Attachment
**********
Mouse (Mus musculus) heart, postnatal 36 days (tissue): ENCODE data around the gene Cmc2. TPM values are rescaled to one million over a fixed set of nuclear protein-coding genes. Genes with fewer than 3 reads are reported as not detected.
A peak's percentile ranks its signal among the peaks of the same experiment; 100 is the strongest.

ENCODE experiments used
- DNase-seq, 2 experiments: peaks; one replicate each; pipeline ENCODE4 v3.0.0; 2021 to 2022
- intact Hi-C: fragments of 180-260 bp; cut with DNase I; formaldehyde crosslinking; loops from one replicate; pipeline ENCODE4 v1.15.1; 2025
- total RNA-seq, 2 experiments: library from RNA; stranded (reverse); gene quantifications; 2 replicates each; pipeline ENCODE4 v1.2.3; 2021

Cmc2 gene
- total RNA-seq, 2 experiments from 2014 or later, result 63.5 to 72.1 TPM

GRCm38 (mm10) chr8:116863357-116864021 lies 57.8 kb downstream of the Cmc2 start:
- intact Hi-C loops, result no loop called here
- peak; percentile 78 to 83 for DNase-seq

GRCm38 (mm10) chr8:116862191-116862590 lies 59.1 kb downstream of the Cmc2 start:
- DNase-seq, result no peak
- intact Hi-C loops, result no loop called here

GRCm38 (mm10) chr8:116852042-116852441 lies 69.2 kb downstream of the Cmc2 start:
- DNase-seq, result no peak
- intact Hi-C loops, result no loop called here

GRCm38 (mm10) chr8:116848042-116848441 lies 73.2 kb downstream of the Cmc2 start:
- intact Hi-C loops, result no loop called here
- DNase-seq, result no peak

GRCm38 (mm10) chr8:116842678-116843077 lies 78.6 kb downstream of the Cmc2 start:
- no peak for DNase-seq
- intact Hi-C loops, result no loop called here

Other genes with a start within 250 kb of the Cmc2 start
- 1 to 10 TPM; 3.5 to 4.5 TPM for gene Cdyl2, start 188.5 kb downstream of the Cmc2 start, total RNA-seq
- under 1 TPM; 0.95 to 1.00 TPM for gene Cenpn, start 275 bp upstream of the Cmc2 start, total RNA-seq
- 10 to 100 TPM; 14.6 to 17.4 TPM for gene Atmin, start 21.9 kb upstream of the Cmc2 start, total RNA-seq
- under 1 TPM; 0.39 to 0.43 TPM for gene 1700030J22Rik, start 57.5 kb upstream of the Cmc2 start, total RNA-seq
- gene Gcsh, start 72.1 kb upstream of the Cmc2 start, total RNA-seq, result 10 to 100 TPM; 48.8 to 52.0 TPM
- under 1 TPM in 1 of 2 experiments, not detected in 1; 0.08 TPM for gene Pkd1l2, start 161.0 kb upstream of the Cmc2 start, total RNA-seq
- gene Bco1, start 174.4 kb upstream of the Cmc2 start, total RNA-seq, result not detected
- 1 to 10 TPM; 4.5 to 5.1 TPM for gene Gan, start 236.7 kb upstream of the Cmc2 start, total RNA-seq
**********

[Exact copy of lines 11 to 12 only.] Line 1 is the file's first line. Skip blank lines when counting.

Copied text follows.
- peak; percentile 78 to 83 for DNase-seq

GRCm38 (mm10) chr8:116862191-116862590 lies 59.1 kb downstream of the Cmc2 start: